Searches, seizures and broken glasses
Kazan, one of the largest educational centers in Russia, is silent today about the war and actively supporting the “special operation.” At least this is the impression at first glance.
After the start of the war in Ukraine, the high-rise buildings of the largest university – Kazan Federal University (KFU) – were lit up
with the letters Z and V (symbols of support for the war) for several weeks at nightfall. Representatives of 12 Kazan universities signed
a letter from the Russian Union of Rectors in support of the war. It voiced approval of the actions of Vladimir Putin, who was said to have made “perhaps, his most difficult, agonizing, but necessary decision.”
The Kazan Institute of Culture organized a flash mob
in support of the Russian army – students in hoodies with the letter Z chanted "Forward, Russia!" and raised their hands in a strange way. At the same time, the KFU administration banned
the university choir from performing the Soviet song “May There Always be Sunshine,” which contains the lines “war would make all of us losers” and “down with all war/we want no more/people stand up for you, children.” The leadership of the university convened
student leaders, who were lectured about Ukrainian neo-Nazis and US hegemony in the world. Professor Garnik Abgaryan urged
students to refrain from all sorts of parties, rallies and slogans such as “no war” and “we’re against war.” Associate professor Ravil Zeleev tore off anti-war leaflets and broke
the glasses of a student who tried to stop him.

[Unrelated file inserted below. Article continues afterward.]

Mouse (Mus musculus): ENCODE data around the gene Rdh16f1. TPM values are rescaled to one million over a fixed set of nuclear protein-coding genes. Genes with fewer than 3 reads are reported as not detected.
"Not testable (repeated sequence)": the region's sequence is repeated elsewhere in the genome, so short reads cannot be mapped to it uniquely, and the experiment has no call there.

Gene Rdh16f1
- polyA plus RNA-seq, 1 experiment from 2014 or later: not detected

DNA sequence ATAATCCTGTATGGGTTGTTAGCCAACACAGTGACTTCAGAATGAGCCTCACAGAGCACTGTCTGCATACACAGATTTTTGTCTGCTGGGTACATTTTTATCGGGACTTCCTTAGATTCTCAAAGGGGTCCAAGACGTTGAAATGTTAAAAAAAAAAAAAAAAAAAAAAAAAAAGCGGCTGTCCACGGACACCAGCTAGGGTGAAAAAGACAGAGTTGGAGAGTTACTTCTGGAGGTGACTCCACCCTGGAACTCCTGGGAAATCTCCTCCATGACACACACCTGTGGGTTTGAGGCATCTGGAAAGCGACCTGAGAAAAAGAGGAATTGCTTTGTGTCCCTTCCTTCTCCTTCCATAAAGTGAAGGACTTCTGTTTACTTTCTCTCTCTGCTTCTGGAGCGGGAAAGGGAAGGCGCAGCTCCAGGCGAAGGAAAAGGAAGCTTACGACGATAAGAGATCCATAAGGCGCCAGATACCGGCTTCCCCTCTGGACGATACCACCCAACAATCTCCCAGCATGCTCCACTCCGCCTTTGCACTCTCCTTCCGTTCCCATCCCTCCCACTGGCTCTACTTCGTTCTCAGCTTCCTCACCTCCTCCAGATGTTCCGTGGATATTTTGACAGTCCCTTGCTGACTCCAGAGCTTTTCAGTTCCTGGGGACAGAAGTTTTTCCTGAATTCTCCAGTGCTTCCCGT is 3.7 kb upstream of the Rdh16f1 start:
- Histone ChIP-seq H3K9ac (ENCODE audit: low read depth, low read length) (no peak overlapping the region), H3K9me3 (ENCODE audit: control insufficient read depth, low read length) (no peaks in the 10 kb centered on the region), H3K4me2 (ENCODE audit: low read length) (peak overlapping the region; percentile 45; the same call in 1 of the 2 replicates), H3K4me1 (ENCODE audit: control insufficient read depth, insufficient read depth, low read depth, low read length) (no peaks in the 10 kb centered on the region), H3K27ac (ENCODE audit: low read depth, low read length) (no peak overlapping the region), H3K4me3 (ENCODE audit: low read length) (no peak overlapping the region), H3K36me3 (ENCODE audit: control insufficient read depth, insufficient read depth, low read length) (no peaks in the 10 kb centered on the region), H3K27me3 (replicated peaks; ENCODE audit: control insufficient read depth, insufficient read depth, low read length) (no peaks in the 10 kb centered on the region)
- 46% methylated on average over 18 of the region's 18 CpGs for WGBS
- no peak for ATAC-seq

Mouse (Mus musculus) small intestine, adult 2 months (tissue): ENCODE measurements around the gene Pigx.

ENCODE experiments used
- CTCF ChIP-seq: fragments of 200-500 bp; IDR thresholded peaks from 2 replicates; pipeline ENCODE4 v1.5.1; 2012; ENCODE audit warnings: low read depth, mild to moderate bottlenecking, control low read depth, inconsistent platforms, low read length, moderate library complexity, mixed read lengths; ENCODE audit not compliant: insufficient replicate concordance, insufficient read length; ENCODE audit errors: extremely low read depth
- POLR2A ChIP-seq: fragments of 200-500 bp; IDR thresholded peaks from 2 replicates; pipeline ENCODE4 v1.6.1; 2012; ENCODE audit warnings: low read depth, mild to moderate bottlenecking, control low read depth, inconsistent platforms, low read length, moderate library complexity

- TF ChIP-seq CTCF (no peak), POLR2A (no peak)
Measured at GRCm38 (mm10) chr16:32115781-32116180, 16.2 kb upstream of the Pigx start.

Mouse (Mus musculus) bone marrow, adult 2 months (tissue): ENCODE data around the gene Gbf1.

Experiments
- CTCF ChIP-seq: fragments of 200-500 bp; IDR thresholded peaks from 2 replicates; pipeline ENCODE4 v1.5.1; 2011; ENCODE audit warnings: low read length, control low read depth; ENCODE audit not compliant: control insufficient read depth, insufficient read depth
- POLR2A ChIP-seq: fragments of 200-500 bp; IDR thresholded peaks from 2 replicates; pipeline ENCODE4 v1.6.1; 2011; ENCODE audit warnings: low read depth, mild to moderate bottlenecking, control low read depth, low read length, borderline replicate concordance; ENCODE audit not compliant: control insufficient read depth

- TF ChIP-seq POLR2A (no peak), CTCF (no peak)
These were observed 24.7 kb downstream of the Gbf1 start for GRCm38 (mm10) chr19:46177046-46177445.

KFU is among Russia’s oldest universities. Mathematician Nikolai Lobachevsky served as its rector, and its alumni include Leo Tolstoy and Vladimir Ulyanov (Lenin). The university has found itself at the center of scandals more than once in recent years. For example, its teachers were implicated in academic plagiarism
, and in a report
by a Russian Academy of Sciences commission tasked with curbing falsification in scientific research, KFU was the most mentioned educational institution. In addition, rector Ilshat Gafurov was arrested
last winter on suspicion of being involved in contract killings.
Senator Lenar Safin, sanctioned by the EU, is seeking to replace him. He was recommended by the KFU supervisory board and approved by the certification commission of the Russian Education Ministry. Previously, Safin was Tatarstan transport minister. He admits that in his youth he dreamed of working in the KGB and is proud that he knows the Soviet anthem by heart: “Wake me up at night – we’ll tell it and sing it. Now I think that this is just how you ought to instill a sense of patriotism: a teacher wouldn’t let you take exams [before] if you didn’t know the words to the country’s greatest song.”
Amid the official support for the Russian invasion, however, a wave of anti-war protests also took place in Kazan in late February and early March. Both students and teachers were involved. Subsequently, searches were carried out in relation to dozens of people with computers, phones and bank cards being seized.